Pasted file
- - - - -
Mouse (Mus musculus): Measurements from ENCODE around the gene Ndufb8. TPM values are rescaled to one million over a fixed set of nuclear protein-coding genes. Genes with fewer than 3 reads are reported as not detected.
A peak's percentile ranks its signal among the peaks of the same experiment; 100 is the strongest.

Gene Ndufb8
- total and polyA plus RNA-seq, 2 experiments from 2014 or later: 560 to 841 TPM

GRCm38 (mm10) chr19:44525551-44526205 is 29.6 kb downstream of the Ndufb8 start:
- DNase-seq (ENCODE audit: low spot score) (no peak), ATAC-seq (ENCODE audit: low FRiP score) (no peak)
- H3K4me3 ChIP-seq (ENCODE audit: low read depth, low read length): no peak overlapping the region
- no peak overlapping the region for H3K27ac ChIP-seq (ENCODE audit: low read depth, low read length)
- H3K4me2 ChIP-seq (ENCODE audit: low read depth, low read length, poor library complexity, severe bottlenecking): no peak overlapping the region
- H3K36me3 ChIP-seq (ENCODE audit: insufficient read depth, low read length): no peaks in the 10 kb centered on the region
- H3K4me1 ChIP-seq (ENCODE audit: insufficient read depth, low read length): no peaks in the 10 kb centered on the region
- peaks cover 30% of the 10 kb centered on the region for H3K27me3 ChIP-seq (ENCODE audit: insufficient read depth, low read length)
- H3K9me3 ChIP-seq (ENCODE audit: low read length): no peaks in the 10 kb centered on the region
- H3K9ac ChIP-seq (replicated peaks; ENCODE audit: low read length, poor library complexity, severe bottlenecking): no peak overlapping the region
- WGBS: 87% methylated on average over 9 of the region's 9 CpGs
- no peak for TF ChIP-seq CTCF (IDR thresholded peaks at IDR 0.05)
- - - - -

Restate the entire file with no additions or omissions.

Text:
Mouse (Mus musculus): Measurements from ENCODE around the gene Ndufb8. TPM values are rescaled to one million over a fixed set of nuclear protein-coding genes. Genes with fewer than 3 reads are reported as not detected.
A peak's percentile ranks its signal among the peaks of the same experiment; 100 is the strongest.

Gene Ndufb8
- total and polyA plus RNA-seq, 2 experiments from 2014 or later: 560 to 841 TPM

GRCm38 (mm10) chr19:44525551-44526205 is 29.6 kb downstream of the Ndufb8 start:
- DNase-seq (ENCODE audit: low spot score) (no peak), ATAC-seq (ENCODE audit: low FRiP score) (no peak)
- H3K4me3 ChIP-seq (ENCODE audit: low read depth, low read length): no peak overlapping the region
- no peak overlapping the region for H3K27ac ChIP-seq (ENCODE audit: low read depth, low read length)
- H3K4me2 ChIP-seq (ENCODE audit: low read depth, low read length, poor library complexity, severe bottlenecking): no peak overlapping the region
- H3K36me3 ChIP-seq (ENCODE audit: insufficient read depth, low read length): no peaks in the 10 kb centered on the region
- H3K4me1 ChIP-seq (ENCODE audit: insufficient read depth, low read length): no peaks in the 10 kb centered on the region
- peaks cover 30% of the 10 kb centered on the region for H3K27me3 ChIP-seq (ENCODE audit: insufficient read depth, low read length)
- H3K9me3 ChIP-seq (ENCODE audit: low read length): no peaks in the 10 kb centered on the region
- H3K9ac ChIP-seq (replicated peaks; ENCODE audit: low read length, poor library complexity, severe bottlenecking): no peak overlapping the region
- WGBS: 87% methylated on average over 9 of the region's 9 CpGs
- no peak for TF ChIP-seq CTCF (IDR thresholded peaks at IDR 0.05)